OSHA requirements are set by statute, standards and regulations. Our interpretation letters explain these requirements and how they apply to particular circumstances, but they cannot create additional employer obligations. This letter constitutes OSHA's interpretation of the requirements discussed. Note that our enforcement guidance may be affected by changes to OSHA rules. Also, from time to time we update our guidance in response to new information. To keep apprised of such developments, you can consult OSHA's website at https://www.osha.gov.

May 24, 1995

Mr. E. C. Arms, Jr.
Regulatory Specialist
Westvaco Box 70848
Charleston Heights, SC 29415-0848

Dear Mr. Arms:

Your letter dated January 31, 1994 to the Occupational Safety and Health Administration (OSHA) Dallas Regional Office requesting clarification of the use of powered industrial trucks in Class I, Division 2, Group C locations was transferred to the Directorate of Compliance Programs for response. I apologize for the delay in responding to your inquiry.

29 CFR 1910.178(c), Designated locations, was adopted from NFPA No. 505-1969, Powered Industrial Trucks. Table N-1 of 1910.178, Summary Table on Use of Industrial Trucks in Various Locations, does not list any trucks authorized for use in a Class I, Group C, Division 1 or 2 location. Therefore, your interpretation of Table N-1 of 1910.178 is correct.

Table 1-5 of NFPA No. 505-1992, Summary Table on Use of Powered Industrial Trucks, also does not list any trucks authorized for use in a Class I, Group C, Division 1 or 2 location. As indicated in your letter, the Class I, Group C, Division 2 location in Table 1-5 has table symbols under trucks designated as Type DS, DY, ES, EE, EX, GS, LPS, and GS/LPS which indicate "Type truck authorized to be determined by the authority having jurisdiction."

Although OSHA has not adopted NFPA No. 505-1992, please be advised that OSHA will accept compliance with Table 1-5 of NFPA No. 505-1992, only when it indicates "Type truck authorized in location described."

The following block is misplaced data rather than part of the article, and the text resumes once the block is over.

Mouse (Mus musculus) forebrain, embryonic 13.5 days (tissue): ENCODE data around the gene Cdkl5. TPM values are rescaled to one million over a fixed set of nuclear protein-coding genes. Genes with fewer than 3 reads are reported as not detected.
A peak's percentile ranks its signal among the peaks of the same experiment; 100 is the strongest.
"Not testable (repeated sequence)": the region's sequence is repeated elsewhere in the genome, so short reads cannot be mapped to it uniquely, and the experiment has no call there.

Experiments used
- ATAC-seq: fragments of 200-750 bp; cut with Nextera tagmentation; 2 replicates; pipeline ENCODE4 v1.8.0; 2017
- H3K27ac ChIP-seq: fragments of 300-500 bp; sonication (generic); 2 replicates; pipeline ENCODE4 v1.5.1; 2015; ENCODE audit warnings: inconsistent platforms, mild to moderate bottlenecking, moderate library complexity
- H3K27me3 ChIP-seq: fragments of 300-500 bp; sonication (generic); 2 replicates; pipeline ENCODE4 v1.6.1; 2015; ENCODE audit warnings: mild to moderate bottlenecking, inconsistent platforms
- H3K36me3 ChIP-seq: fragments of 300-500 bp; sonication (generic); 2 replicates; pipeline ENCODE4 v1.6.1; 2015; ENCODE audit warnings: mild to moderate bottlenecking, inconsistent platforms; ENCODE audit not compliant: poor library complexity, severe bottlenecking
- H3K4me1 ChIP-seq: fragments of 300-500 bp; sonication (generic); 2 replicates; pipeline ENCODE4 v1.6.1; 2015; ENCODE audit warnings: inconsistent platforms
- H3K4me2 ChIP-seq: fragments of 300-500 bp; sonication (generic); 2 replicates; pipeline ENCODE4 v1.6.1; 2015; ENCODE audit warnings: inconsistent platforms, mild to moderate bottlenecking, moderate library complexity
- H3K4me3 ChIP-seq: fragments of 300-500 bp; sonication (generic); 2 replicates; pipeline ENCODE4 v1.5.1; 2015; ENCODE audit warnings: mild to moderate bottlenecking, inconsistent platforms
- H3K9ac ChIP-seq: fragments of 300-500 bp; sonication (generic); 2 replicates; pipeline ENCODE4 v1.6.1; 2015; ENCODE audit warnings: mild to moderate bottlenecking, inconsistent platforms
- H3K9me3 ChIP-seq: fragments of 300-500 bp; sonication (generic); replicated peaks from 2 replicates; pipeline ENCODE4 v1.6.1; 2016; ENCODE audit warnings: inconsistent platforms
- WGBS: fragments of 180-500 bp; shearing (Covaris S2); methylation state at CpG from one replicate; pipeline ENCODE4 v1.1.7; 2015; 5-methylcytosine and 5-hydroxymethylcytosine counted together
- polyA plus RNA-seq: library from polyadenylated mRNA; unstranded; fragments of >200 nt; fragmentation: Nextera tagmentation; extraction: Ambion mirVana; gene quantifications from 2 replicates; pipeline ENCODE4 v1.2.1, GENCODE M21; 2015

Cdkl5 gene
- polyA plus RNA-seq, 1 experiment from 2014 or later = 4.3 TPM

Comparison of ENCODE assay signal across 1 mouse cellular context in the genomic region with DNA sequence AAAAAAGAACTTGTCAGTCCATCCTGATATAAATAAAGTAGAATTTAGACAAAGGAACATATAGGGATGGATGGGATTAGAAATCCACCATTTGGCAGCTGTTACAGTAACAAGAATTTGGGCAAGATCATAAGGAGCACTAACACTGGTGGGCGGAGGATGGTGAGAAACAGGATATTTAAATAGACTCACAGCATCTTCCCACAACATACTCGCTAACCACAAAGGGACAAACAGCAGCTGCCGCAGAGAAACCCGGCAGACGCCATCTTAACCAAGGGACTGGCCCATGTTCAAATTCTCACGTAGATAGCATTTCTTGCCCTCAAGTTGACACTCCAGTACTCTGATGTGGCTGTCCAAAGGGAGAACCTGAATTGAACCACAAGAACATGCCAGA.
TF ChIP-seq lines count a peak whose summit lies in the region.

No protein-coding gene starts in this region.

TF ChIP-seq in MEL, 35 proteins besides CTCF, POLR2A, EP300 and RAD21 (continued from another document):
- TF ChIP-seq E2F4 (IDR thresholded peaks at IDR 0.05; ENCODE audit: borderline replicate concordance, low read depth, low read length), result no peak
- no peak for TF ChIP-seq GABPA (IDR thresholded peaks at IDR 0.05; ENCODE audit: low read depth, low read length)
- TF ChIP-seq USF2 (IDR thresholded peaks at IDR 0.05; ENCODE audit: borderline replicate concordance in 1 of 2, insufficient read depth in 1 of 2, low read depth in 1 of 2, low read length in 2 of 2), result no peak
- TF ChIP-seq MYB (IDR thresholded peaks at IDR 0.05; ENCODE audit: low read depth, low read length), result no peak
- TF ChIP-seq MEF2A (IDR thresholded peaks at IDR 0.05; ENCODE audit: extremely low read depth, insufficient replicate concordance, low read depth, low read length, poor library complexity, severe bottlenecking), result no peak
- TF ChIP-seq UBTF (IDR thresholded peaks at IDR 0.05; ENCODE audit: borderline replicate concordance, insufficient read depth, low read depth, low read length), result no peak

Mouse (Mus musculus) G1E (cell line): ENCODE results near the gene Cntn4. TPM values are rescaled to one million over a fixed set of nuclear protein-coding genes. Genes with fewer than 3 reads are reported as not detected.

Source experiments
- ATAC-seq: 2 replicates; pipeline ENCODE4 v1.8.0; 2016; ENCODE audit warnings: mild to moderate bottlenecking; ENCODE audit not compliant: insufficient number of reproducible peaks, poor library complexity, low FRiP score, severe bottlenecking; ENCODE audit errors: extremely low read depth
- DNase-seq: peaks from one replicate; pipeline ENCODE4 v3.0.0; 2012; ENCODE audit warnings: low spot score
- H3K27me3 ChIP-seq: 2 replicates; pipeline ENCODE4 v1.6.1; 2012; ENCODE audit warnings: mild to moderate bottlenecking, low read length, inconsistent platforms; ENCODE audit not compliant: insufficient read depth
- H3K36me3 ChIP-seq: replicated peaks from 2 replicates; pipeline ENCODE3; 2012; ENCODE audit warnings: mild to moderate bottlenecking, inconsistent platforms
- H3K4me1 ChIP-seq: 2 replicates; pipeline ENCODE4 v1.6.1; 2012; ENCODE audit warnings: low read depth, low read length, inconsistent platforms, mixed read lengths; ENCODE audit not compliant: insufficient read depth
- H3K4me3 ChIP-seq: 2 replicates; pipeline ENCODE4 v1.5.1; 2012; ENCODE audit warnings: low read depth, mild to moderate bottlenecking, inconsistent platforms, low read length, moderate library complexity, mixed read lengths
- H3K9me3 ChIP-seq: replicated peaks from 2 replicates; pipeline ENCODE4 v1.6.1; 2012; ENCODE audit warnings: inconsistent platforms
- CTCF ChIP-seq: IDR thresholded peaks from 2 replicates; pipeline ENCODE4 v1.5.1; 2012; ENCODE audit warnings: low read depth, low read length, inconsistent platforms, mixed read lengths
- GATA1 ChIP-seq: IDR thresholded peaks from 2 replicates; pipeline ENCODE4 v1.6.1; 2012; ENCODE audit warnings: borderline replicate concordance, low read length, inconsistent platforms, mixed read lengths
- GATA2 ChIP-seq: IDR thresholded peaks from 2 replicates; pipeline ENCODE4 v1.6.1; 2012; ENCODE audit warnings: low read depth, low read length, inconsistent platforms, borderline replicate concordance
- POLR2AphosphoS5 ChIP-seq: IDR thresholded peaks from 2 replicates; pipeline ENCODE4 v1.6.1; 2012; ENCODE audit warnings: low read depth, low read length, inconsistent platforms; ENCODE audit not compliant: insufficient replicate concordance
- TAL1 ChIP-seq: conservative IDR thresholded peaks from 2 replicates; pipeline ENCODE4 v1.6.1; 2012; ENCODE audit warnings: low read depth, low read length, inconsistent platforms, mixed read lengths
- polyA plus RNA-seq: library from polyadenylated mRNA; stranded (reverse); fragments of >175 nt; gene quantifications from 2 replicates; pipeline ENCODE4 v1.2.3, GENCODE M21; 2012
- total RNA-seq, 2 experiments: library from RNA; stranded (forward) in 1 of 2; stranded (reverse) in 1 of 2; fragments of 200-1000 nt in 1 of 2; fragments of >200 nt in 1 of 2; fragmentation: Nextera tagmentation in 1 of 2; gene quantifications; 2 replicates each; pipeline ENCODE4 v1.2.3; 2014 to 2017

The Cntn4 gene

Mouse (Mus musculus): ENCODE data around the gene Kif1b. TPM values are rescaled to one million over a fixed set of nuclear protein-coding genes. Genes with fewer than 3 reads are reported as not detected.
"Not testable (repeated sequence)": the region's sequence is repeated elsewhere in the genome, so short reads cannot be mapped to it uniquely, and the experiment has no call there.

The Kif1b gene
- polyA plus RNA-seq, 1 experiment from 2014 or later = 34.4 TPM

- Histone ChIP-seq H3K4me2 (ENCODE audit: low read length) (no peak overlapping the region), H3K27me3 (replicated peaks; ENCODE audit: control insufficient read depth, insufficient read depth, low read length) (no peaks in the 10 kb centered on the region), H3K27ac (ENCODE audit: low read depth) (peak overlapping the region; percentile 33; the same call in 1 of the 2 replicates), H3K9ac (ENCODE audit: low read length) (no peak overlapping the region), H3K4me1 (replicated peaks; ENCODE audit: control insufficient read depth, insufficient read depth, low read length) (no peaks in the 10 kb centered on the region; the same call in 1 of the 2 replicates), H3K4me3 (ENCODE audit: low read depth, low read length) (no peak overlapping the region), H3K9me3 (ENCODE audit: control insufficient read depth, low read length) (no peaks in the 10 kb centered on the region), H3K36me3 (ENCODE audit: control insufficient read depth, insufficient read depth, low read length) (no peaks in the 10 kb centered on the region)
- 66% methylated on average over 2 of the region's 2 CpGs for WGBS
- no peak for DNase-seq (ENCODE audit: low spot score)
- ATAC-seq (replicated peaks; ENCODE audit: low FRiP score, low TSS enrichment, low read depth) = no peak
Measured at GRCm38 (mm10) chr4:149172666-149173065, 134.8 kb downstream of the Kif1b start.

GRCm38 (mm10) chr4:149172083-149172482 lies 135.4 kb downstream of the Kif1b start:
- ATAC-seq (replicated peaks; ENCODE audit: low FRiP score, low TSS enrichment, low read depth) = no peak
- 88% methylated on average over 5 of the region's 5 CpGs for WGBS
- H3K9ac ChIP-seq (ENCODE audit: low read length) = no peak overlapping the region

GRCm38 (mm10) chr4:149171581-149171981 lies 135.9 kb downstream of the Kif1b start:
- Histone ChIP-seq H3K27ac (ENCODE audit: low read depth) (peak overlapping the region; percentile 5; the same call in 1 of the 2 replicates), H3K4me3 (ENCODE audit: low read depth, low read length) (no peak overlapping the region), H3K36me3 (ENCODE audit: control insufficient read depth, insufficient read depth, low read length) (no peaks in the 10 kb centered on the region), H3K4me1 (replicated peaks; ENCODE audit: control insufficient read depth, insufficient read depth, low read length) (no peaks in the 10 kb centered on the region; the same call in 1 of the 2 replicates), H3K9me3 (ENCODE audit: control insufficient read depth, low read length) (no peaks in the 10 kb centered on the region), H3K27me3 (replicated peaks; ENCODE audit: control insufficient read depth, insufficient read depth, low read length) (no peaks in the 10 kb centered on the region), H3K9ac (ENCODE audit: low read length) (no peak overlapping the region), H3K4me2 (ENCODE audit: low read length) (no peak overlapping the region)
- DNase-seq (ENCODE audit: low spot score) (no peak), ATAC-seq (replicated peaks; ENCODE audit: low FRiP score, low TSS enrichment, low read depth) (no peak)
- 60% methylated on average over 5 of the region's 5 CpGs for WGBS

Therefore, OSHA will accept the use of powered industrial trucks that indicate "Type of truck authorized" in Table N-1 of 1910.178 and later versions of Summary Tables of NFPA No. 505.

OSHA will accept the use of a powered industrial truck that is listed or approved for fire safety purposes for the intended use by an OSHA accepted Nationally Recognized Testing Laboratory (NRTL), using nationally recognized testing standards. In addition, approved trucks must bear a label indicating approval by the testing laboratory.

Specifically, Section 1910.307(b), Electrical Installations, requires that equipment, wiring methods, and installations of equipment in hazardous (classified) locations shall be intrinsically safe, approved for the hazardous (classified) locations (NEPA 70, the National Electrical Code, lists or defines hazardous gases, vapors, and dusts by "Groups" characterized by their ignitible or combustible properties.), or safe for the hazardous (classified) location (NFPA 70, the National Electrical Code, contains guidelines for determining the type and design of equipment and installations which will meet this requirement).

Section 1910.307 would not apply to sweepers and scrubbers used in nonhazardous (nonclassified) locations.

If we can be of any further assistance, please contact Mr. Wil Epps of my staff at (202) 219-8041.


John B. Miles, Jr.
Directorate of Compliance Programs